Fury as failed Tories and campaign backers elevated to House of Lords
By TruePublica Editor: The Electoral Reform Society (ERS) said elevating Zac Goldsmith to the House of Lords would send the message that the upper chamber is an “absurd insurance policy” for MPs who lose their seats and is now little more than a private members club for those trounced at elections.
And it is.
After all – what has Zac Goldsmith achieved in his political life? Nothing. Literally nothing.
Born in London, the son of billionaire businessman and financier Sir James Goldsmith of the Goldsmith family, he was educated at Eton College. Of course.
In 1998, his uncle Edward Goldsmith made him editor of The Ecologist, a position he retained until 2007. So it’s nice to have wealth in the family that can elevate you at the age of just 23 to such a lofty position.
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In 2016, he loses to Sadiq Khan in the race for London mayor.
The same year ‘Zac’ was embroiled in a ‘non-dom’ issue. The Evening Standard quoted Goldsmith stating that non-domiciled status let individuals “make lifestyle choices to avoid paying tax.” In 2009, however, Chris Huhne, Liberal Democrat home affairs spokesman at the time, said that Goldsmith was likely to have avoided paying £580,000 per year for each year in the previous decade as a result of his non-dom status. So that’s nice.
‘Zac’ was also involved in a political punch-up with the media over political expenses that involved Channel4 News, The Bureau of Investigative Journalism, the electoral Commission and OFCOM.
Goldsmith had promised that he would not stand as a Conservative candidate at this last election if the Conservative Party backed the expansion of Heathrow Airport. But they did – and so he stood anyway.
At the age of 32, he gets leafy Richmond Park to contest in an election and loses. At the general election on 8 June 2017, Goldsmith regained the Richmond Park constituency as a Conservative candidate, winning with a majority of just 45 votes, the fifth-slimmest in the election. At this 2019 election, he lost to the LibDems, who basically won not much else and themselves got ousted just about everywhere expected.
To sum up, Zac Goldsmith, the son of a billionaire who subsequently dies and (allegedly) passes something like a £billion over was a non-dom until he got caught out, lost the mayoral contest and loses his own seat twice, voted against the government on Heathrow as a type of ‘dead in a ditch’ thing, changes his mind – loses – and for all that is given a peerage.
So, for supporting Boris Johnson on Brexit – he is now elevated to the House of Lords having achieved literally nothing of any great consequence. And because of this – Goldsmith could keep his cabinet position as an environment and development minister simply by being awarded a peerage.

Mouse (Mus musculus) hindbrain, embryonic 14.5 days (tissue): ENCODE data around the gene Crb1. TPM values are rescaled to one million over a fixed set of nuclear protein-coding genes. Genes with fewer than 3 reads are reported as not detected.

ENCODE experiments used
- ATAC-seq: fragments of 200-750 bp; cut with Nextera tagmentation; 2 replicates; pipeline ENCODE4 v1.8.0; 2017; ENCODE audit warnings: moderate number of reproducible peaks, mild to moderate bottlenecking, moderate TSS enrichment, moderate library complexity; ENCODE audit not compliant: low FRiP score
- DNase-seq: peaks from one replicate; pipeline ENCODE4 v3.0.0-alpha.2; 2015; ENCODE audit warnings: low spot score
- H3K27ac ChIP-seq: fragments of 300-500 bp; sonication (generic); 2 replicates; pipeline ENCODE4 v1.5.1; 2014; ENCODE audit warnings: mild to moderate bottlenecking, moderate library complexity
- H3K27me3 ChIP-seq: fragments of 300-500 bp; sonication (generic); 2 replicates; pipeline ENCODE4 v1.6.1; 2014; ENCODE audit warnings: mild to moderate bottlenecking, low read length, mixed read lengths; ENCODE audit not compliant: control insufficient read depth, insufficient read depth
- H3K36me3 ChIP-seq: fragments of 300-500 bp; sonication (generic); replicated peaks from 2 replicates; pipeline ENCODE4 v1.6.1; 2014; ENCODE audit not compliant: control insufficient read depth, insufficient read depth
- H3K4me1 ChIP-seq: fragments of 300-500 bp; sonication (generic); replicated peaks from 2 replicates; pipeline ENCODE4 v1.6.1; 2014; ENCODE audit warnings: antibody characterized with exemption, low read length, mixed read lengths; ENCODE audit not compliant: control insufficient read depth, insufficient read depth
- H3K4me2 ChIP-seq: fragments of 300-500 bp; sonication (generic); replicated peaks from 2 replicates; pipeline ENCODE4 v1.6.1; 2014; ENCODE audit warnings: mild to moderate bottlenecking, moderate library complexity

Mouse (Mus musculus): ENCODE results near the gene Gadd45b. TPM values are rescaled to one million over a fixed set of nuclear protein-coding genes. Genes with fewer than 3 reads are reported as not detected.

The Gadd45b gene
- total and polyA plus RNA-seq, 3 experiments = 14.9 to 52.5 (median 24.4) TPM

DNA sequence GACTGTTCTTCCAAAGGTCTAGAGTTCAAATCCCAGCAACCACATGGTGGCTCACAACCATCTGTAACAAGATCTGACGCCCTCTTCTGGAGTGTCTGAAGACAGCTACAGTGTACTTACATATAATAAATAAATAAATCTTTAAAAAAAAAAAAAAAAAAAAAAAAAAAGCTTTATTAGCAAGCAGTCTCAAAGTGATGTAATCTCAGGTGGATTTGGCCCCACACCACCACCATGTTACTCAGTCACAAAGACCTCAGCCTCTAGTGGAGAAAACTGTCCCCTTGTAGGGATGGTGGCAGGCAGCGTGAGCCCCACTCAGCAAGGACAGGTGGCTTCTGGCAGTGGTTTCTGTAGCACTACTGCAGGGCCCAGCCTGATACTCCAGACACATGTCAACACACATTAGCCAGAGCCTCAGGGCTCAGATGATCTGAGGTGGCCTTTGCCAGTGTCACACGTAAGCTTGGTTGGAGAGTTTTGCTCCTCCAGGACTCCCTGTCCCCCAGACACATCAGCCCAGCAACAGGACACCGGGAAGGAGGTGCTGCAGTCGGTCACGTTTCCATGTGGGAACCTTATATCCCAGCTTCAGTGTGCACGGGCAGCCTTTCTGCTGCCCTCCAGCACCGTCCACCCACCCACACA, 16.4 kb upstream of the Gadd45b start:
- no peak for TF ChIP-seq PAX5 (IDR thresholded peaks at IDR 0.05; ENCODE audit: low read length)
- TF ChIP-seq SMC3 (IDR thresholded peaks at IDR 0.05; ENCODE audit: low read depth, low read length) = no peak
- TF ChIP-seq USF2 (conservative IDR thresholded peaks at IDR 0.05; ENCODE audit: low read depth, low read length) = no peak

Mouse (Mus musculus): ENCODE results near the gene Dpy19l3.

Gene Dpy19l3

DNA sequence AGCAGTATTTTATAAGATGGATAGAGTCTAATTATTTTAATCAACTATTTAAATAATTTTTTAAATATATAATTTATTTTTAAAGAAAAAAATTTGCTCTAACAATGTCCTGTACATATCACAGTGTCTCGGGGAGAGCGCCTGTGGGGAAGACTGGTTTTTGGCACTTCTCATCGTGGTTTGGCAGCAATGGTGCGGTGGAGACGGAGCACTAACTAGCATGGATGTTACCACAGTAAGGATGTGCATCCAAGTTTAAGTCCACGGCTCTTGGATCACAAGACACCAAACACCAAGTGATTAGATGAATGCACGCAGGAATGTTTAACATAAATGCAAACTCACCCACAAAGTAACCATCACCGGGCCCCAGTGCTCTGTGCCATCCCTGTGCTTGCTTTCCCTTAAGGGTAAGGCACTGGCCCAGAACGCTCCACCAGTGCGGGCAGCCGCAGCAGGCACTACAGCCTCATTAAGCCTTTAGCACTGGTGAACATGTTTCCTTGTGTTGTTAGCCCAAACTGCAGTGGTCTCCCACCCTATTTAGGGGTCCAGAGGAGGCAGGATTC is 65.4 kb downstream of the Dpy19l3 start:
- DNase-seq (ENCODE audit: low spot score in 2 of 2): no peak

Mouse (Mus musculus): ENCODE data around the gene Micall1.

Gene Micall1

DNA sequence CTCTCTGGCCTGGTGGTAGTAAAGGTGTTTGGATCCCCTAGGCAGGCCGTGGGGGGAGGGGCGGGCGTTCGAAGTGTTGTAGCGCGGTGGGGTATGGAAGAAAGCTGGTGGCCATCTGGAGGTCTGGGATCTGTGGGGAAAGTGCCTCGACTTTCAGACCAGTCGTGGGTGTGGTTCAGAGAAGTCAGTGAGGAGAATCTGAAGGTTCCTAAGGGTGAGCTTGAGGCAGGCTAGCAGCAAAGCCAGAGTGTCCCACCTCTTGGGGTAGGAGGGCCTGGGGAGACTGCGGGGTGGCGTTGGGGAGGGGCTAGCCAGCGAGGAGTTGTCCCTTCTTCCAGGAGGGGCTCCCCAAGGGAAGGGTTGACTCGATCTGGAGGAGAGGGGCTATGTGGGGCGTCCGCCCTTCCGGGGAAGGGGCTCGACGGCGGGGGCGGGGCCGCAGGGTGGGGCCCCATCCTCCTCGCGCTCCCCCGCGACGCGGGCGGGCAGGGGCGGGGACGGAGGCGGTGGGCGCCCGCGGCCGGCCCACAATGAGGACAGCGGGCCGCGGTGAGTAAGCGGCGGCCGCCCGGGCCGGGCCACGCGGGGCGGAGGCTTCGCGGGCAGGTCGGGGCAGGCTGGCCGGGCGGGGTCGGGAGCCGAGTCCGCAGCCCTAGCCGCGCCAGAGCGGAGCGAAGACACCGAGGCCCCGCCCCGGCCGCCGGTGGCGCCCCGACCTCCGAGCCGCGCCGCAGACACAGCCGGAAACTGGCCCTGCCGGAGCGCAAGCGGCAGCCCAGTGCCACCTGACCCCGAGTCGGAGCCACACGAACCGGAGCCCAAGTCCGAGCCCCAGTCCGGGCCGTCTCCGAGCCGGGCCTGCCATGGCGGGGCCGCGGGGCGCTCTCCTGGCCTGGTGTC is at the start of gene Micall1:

“There should be a moratorium on new appointments while the Lords is replaced with a fairly-elected revising chamber. This private members’ club has got to go.”
The Daily Telegraph reports there could also be peerages for Shanker Singham, a Brexit-backing director at the seriously right-wing IEA think tank who got caught red-handed profiting from American donors by providing them with direct access to Brexit negotiators. Then there’s, Brexit-backer Martin Howe QC, who helped the Tories’ previous bid to replace the Human Rights Act with a Bill of Rights who, by the sounds of it, will be in the Lords as well.
Darren Hughes, chief executive of the ERS, said: “The bloated House of Lords is already packed full of defeated and former MPs – over 200 of them. Politicians shouldn’t be rewarded with votes on our laws for life, after losing their seat. This issue we’ve seen across parties for years and makes an absolute joke of democratic accountability. Our second chamber should not be some absurd insurance policy for trounced MPs.”
Hughes was livid and went on to say – “While hard-working families scramble to finish their Christmas shopping the political class are swapping gifts with each other – courtesy of the taxpayer. Enough is enough. There should be a moratorium on new appointments while the Lords is replaced with a fairly-elected revising chamber. This private members’ club has got to go.”
The Electoral Reform Society is the world’s oldest operating organisation concerned with political and electoral reform – which seeks to replace the first-past-the-post voting system with one of proportional representation, which is much needed before Democracy fades away in Britain.